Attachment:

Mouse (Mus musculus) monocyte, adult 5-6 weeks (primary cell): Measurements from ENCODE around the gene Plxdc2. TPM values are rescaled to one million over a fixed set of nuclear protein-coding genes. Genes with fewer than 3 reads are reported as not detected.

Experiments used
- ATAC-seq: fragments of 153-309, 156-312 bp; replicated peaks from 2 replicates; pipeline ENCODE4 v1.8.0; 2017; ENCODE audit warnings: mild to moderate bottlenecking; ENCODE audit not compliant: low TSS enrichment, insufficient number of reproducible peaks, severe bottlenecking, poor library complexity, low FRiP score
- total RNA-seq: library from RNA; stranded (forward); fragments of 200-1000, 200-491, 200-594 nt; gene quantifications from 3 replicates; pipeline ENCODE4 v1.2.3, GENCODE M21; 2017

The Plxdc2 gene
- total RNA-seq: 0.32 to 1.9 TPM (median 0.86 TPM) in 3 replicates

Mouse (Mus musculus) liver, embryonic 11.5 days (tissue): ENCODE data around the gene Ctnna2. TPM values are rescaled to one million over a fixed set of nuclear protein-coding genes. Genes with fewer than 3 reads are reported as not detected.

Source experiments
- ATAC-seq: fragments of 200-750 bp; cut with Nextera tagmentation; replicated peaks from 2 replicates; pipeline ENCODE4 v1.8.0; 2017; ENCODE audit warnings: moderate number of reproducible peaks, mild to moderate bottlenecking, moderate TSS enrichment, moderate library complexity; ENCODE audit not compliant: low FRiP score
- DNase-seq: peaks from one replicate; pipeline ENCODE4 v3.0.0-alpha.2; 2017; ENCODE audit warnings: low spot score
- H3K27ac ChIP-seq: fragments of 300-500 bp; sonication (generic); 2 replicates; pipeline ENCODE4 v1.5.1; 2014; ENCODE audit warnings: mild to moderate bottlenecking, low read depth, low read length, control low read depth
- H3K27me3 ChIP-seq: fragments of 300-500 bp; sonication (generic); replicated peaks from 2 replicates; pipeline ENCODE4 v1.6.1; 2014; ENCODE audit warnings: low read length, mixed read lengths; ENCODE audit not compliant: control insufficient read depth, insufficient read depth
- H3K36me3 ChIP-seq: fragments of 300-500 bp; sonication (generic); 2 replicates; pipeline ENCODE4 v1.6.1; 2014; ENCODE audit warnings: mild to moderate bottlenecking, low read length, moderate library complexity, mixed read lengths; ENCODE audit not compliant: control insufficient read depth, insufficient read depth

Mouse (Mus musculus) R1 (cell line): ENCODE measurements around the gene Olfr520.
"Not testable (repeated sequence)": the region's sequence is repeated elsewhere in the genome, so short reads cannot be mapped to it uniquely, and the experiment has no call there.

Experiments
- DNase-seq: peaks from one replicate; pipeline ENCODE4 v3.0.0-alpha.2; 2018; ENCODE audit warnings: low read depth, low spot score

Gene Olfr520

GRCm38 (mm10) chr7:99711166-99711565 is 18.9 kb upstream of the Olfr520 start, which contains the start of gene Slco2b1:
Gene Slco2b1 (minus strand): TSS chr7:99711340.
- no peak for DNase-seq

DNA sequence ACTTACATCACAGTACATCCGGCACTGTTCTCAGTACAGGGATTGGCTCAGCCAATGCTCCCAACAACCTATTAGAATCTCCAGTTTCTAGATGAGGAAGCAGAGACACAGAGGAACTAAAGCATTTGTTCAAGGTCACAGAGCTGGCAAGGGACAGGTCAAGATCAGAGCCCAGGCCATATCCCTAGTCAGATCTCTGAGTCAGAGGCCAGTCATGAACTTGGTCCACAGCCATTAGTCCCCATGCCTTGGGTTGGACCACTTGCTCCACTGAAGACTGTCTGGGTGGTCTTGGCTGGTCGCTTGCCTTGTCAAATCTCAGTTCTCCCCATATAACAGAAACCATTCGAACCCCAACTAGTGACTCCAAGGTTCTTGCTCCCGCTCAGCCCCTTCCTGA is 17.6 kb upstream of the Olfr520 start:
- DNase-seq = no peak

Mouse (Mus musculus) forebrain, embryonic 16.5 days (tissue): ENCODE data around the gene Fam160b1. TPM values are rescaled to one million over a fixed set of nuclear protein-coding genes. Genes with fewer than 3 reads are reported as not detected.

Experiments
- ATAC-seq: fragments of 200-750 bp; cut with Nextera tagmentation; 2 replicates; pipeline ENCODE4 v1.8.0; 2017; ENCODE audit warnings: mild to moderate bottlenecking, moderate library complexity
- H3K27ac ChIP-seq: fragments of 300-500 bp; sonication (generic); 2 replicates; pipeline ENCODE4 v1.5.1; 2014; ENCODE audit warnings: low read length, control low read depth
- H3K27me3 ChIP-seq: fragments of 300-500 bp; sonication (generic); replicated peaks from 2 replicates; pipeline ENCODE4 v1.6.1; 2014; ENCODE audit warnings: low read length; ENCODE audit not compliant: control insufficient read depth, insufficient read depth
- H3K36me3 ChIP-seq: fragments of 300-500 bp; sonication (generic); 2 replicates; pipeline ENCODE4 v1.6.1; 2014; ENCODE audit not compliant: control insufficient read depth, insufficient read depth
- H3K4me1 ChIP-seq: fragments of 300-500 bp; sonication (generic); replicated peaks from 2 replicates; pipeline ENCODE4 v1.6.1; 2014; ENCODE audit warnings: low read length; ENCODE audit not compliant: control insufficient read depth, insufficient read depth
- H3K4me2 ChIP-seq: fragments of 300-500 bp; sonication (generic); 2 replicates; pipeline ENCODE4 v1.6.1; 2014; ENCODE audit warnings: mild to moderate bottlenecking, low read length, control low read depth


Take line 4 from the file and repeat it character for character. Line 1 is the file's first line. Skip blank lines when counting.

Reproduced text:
- total RNA-seq: library from RNA; stranded (forward); fragments of 200-1000, 200-491, 200-594 nt; gene quantifications from 3 replicates; pipeline ENCODE4 v1.2.3, GENCODE M21; 2017